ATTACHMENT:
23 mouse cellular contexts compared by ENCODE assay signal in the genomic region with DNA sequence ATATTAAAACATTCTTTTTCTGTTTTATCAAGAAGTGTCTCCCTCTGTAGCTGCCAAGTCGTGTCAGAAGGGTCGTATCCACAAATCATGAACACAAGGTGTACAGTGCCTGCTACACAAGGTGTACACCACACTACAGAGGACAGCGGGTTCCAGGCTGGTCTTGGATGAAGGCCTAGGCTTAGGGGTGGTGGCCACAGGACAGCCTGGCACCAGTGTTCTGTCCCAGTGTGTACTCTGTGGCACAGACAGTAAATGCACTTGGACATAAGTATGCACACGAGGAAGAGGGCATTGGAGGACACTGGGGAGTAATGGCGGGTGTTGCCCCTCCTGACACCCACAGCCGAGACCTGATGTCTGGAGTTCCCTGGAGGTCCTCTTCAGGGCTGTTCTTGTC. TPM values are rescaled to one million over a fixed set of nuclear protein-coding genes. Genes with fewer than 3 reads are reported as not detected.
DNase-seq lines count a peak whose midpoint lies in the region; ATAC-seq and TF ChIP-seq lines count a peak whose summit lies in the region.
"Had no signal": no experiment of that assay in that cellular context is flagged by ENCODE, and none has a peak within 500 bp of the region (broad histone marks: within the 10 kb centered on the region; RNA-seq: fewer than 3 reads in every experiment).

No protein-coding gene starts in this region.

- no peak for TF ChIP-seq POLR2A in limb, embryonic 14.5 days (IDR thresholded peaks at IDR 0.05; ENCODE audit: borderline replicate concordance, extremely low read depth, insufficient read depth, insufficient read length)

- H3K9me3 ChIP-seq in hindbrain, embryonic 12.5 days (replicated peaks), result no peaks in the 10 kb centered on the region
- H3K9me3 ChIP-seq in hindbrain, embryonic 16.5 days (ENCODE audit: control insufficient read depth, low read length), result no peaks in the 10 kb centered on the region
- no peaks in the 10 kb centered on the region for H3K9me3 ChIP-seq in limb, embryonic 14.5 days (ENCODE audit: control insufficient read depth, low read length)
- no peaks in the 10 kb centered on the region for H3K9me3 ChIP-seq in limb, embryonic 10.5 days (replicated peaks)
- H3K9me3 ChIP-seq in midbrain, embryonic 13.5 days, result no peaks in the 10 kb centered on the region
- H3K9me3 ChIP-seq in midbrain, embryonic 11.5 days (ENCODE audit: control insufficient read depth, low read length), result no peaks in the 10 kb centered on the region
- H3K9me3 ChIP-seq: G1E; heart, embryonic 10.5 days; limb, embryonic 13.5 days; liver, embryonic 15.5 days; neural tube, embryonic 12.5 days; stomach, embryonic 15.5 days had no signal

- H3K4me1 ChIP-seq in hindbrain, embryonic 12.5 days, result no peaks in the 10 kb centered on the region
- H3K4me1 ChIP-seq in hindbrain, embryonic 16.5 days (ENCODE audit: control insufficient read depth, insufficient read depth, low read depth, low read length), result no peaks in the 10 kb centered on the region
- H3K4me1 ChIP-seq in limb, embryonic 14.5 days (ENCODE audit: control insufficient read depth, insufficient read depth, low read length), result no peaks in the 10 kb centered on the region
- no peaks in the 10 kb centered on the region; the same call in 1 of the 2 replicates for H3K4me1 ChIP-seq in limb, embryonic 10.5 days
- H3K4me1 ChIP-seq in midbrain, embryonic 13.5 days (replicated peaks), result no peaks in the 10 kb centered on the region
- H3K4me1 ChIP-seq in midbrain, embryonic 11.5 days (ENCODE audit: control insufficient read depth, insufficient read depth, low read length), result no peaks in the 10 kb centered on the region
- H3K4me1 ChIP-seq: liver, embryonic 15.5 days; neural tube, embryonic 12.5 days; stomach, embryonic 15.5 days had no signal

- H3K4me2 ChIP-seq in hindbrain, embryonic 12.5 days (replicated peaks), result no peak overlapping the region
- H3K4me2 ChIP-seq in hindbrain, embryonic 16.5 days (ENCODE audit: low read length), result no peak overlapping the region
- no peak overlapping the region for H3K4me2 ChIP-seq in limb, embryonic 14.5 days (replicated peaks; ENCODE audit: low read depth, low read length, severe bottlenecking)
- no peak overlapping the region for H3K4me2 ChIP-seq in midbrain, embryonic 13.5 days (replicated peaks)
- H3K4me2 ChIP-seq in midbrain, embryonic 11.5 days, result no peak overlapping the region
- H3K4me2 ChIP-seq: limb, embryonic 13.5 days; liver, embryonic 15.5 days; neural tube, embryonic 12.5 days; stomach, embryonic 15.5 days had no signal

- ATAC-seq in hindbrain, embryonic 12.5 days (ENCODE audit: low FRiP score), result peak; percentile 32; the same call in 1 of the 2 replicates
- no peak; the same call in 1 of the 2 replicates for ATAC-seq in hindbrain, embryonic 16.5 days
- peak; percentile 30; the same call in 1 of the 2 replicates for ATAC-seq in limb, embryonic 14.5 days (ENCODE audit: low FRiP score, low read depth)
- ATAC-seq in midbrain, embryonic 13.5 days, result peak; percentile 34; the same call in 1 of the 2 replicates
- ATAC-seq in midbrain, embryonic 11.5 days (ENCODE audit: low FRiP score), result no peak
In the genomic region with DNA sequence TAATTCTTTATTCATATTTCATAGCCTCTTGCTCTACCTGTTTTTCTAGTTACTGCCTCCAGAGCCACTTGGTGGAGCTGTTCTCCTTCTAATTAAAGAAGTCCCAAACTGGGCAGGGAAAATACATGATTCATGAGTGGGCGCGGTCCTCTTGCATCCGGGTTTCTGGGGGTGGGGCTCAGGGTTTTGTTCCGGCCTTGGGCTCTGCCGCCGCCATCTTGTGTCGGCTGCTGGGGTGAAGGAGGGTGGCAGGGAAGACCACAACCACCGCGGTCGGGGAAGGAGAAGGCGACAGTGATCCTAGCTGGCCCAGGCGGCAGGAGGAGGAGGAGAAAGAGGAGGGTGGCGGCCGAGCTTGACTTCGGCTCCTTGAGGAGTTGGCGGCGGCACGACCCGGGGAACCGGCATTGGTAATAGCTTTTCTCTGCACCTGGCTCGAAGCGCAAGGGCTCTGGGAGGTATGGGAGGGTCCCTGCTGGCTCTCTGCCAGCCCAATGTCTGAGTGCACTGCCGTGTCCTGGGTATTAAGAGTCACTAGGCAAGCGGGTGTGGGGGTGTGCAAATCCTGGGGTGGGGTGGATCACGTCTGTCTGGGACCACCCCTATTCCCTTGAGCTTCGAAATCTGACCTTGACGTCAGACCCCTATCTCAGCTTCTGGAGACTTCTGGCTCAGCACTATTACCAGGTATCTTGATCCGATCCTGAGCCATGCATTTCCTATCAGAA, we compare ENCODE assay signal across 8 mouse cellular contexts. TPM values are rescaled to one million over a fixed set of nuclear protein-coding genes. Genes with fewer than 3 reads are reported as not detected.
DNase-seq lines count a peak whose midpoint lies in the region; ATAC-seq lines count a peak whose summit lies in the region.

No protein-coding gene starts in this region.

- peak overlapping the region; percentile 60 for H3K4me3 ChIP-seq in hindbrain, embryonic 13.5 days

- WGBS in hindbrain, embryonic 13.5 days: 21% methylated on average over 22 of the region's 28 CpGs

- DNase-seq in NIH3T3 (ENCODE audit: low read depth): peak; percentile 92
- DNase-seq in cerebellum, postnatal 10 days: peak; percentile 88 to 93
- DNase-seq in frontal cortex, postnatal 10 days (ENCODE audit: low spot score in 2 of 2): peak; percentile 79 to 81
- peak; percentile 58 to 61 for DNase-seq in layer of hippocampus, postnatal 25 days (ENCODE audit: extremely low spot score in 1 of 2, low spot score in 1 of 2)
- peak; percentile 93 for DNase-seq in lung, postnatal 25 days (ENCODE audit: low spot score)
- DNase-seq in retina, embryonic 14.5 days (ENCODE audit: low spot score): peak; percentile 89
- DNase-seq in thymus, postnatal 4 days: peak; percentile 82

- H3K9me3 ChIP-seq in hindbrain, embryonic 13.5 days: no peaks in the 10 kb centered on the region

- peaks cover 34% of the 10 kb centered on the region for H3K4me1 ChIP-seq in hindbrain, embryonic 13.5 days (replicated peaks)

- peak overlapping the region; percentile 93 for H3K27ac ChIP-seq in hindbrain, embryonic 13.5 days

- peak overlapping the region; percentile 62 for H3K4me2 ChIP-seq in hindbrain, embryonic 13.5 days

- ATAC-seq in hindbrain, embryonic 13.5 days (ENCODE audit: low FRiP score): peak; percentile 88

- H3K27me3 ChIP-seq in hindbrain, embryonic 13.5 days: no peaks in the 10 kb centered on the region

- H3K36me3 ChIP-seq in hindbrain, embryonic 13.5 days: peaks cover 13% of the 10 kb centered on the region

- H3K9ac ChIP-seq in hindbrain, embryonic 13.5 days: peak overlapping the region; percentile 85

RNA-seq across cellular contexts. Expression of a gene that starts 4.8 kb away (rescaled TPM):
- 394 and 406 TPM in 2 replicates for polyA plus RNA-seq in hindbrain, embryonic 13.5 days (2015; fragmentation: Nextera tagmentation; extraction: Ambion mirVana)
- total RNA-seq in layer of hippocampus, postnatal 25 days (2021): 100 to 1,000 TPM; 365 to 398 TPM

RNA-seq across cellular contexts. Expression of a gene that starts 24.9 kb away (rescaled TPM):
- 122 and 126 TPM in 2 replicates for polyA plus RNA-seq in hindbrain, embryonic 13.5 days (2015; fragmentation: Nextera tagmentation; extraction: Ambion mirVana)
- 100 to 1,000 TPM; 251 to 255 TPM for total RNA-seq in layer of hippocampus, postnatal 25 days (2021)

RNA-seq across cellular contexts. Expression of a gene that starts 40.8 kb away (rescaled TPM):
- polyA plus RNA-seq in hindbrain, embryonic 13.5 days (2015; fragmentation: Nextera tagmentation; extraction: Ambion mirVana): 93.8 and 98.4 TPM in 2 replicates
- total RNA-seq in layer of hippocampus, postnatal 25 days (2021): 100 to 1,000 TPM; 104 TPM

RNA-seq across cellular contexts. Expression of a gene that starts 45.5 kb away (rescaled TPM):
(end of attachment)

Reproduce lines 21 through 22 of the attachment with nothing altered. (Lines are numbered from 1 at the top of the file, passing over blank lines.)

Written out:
- H3K4me2 ChIP-seq in hindbrain, embryonic 16.5 days (ENCODE audit: low read length), result no peak overlapping the region
- no peak overlapping the region for H3K4me2 ChIP-seq in limb, embryonic 14.5 days (replicated peaks; ENCODE audit: low read depth, low read length, severe bottlenecking)